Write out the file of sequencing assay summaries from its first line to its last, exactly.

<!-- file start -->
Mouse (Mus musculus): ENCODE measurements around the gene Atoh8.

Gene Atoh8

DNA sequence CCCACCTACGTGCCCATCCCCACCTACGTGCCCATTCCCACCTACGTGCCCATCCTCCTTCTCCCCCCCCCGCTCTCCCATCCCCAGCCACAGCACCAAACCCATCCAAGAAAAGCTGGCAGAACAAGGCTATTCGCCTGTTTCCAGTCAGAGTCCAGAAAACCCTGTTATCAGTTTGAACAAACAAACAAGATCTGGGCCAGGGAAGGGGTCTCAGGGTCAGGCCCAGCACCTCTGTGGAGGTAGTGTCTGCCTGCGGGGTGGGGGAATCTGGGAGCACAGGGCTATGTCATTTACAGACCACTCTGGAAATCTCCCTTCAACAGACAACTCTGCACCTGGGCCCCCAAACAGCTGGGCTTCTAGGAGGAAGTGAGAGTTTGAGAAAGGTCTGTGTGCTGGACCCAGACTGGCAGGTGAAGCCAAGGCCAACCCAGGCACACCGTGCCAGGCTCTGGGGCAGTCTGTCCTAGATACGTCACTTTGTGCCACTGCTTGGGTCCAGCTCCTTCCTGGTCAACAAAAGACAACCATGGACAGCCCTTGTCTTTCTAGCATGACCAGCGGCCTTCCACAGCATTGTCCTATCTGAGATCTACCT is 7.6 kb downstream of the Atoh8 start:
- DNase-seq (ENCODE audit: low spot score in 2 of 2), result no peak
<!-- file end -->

Mouse (Mus musculus): ENCODE measurements around the gene Atoh8.

Gene Atoh8

DNA sequence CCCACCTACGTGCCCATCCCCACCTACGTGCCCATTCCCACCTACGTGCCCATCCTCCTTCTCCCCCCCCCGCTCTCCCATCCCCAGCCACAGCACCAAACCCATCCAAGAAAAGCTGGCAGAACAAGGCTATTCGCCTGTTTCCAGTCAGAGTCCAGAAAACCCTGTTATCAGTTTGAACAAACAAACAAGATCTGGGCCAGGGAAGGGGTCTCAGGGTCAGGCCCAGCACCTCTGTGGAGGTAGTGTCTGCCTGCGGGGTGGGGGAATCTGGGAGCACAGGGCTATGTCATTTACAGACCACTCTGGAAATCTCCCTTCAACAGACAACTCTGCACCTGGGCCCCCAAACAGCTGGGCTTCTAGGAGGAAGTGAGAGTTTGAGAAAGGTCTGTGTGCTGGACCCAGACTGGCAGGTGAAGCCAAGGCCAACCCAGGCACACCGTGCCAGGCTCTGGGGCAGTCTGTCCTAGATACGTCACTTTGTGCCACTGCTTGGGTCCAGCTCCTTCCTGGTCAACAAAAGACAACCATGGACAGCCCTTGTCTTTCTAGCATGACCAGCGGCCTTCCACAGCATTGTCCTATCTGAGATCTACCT is 7.6 kb downstream of the Atoh8 start:
- DNase-seq (ENCODE audit: low spot score in 2 of 2), result no peak